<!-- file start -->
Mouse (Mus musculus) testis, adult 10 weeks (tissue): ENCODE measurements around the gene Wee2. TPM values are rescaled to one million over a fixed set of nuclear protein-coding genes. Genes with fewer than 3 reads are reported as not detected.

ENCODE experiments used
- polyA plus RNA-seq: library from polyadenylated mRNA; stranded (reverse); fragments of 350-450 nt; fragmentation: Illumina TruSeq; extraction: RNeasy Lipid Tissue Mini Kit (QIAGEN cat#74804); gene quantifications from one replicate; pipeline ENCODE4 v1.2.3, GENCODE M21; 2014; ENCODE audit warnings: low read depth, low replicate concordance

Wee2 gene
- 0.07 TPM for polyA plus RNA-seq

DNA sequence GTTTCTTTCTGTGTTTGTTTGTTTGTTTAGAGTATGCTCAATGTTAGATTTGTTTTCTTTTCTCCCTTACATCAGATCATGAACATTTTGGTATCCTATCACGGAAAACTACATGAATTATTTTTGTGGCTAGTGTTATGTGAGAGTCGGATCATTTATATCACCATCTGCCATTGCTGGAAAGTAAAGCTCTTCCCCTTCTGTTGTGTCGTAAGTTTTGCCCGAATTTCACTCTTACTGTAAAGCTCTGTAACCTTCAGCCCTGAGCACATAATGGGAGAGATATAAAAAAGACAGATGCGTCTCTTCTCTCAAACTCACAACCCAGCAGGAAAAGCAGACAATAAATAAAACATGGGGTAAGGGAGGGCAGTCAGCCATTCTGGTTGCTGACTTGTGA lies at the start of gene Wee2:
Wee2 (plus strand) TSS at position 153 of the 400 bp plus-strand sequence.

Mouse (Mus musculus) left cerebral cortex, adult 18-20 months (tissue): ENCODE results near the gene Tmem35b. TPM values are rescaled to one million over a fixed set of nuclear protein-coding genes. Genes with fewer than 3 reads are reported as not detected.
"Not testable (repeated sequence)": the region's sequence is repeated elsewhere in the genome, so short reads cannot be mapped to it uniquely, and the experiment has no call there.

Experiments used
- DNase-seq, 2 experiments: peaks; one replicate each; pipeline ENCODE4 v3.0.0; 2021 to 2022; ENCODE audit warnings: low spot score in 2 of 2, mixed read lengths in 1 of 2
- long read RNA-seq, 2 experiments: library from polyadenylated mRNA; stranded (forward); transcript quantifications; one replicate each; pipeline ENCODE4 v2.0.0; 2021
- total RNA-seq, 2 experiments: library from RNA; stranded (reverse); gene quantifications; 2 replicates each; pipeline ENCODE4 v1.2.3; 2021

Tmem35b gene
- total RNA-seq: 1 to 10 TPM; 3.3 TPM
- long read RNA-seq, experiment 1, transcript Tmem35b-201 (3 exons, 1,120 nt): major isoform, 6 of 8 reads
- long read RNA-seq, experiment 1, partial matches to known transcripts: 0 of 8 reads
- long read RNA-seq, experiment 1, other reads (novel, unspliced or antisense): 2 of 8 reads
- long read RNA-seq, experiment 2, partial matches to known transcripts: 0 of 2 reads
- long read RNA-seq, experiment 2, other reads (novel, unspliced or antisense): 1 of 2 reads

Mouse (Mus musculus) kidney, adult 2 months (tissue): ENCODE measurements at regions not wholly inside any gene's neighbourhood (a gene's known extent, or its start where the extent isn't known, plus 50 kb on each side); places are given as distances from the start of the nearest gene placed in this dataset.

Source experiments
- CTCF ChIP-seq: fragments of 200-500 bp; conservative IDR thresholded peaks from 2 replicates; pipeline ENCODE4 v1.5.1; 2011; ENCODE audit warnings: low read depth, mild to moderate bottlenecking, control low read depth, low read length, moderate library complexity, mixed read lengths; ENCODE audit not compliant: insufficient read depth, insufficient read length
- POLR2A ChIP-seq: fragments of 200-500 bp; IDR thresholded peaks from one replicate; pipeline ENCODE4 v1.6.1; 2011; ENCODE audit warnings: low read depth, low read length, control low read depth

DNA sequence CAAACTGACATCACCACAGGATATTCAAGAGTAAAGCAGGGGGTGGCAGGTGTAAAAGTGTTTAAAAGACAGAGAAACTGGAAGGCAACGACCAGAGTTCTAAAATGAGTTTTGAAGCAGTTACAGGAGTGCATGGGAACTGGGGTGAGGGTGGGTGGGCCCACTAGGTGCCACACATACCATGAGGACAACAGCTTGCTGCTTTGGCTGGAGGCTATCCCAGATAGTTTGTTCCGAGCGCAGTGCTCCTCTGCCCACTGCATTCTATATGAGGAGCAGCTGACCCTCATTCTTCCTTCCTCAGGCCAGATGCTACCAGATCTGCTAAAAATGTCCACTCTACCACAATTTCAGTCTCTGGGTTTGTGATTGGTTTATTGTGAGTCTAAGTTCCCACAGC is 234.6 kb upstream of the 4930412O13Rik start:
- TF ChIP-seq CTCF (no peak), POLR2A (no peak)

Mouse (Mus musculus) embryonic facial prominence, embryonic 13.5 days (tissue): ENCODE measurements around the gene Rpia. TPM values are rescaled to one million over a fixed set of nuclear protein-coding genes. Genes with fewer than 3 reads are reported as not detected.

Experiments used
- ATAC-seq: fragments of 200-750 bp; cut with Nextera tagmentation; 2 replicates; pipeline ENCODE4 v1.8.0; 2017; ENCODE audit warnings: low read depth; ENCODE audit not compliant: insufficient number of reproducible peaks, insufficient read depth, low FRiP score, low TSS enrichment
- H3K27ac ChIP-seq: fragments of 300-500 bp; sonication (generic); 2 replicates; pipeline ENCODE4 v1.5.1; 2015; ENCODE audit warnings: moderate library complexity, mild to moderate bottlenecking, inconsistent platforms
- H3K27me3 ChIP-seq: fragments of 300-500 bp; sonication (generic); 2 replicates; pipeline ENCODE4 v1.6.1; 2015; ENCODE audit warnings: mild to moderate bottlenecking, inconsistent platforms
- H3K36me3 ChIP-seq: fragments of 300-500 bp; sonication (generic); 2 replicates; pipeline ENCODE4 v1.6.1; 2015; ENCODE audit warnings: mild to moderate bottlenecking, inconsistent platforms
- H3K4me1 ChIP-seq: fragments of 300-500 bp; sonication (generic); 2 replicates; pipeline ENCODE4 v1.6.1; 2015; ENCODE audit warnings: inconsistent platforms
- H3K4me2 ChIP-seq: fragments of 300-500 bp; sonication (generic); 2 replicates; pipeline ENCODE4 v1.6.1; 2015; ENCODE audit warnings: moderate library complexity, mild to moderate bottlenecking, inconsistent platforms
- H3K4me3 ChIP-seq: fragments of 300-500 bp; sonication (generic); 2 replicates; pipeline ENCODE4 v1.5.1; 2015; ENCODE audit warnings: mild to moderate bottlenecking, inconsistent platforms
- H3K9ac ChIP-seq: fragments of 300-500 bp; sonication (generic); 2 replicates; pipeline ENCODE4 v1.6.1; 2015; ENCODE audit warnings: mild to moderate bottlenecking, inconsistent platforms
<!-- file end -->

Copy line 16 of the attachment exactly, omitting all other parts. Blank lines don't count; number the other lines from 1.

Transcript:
- long read RNA-seq, experiment 1, transcript Tmem35b-201 (3 exons, 1,120 nt): major isoform, 6 of 8 reads